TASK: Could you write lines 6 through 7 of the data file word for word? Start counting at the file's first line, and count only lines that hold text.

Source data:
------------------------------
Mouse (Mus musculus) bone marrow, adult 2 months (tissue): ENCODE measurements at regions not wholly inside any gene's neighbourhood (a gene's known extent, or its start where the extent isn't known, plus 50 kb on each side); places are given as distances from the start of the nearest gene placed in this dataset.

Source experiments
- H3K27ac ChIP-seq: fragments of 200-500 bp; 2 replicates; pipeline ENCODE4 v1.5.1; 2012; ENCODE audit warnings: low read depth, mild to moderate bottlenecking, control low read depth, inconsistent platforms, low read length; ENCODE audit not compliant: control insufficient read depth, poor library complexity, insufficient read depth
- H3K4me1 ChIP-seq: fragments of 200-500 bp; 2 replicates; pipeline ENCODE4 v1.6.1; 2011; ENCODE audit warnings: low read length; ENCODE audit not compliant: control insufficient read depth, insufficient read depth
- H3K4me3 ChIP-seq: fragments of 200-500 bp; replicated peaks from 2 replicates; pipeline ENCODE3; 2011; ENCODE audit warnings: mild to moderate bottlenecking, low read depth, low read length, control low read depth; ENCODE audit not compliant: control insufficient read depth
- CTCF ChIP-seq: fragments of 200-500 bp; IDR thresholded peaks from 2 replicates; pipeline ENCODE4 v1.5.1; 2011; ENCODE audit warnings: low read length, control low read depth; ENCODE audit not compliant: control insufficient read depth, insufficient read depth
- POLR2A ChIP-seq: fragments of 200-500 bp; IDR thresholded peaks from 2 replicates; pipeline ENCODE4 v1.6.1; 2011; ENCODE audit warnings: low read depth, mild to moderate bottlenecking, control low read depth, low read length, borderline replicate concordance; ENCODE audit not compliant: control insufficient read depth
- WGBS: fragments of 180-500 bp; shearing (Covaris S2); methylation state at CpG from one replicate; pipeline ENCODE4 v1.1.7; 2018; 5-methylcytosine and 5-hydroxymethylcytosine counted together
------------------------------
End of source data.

- CTCF ChIP-seq: fragments of 200-500 bp; IDR thresholded peaks from 2 replicates; pipeline ENCODE4 v1.5.1; 2011; ENCODE audit warnings: low read length, control low read depth; ENCODE audit not compliant: control insufficient read depth, insufficient read depth
- POLR2A ChIP-seq: fragments of 200-500 bp; IDR thresholded peaks from 2 replicates; pipeline ENCODE4 v1.6.1; 2011; ENCODE audit warnings: low read depth, mild to moderate bottlenecking, control low read depth, low read length, borderline replicate concordance; ENCODE audit not compliant: control insufficient read depth